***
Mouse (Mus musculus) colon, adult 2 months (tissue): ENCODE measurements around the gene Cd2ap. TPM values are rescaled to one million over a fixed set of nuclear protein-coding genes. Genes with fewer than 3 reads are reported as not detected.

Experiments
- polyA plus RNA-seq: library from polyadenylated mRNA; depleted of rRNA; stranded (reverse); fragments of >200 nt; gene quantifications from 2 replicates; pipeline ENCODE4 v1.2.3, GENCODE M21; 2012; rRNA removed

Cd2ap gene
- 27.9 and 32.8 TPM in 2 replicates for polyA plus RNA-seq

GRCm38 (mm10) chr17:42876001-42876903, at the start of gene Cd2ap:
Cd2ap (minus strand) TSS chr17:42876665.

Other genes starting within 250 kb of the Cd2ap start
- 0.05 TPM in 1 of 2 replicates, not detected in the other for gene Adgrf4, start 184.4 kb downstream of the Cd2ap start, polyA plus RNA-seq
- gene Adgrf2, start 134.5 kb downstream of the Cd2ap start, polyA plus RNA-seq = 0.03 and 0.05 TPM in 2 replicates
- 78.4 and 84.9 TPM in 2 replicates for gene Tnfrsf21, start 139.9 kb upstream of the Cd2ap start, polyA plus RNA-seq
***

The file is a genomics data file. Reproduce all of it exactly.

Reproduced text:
Mouse (Mus musculus) colon, adult 2 months (tissue): ENCODE measurements around the gene Cd2ap. TPM values are rescaled to one million over a fixed set of nuclear protein-coding genes. Genes with fewer than 3 reads are reported as not detected.

Experiments
- polyA plus RNA-seq: library from polyadenylated mRNA; depleted of rRNA; stranded (reverse); fragments of >200 nt; gene quantifications from 2 replicates; pipeline ENCODE4 v1.2.3, GENCODE M21; 2012; rRNA removed

Cd2ap gene
- 27.9 and 32.8 TPM in 2 replicates for polyA plus RNA-seq

GRCm38 (mm10) chr17:42876001-42876903, at the start of gene Cd2ap:
Cd2ap (minus strand) TSS chr17:42876665.

Other genes starting within 250 kb of the Cd2ap start
- 0.05 TPM in 1 of 2 replicates, not detected in the other for gene Adgrf4, start 184.4 kb downstream of the Cd2ap start, polyA plus RNA-seq
- gene Adgrf2, start 134.5 kb downstream of the Cd2ap start, polyA plus RNA-seq = 0.03 and 0.05 TPM in 2 replicates
- 78.4 and 84.9 TPM in 2 replicates for gene Tnfrsf21, start 139.9 kb upstream of the Cd2ap start, polyA plus RNA-seq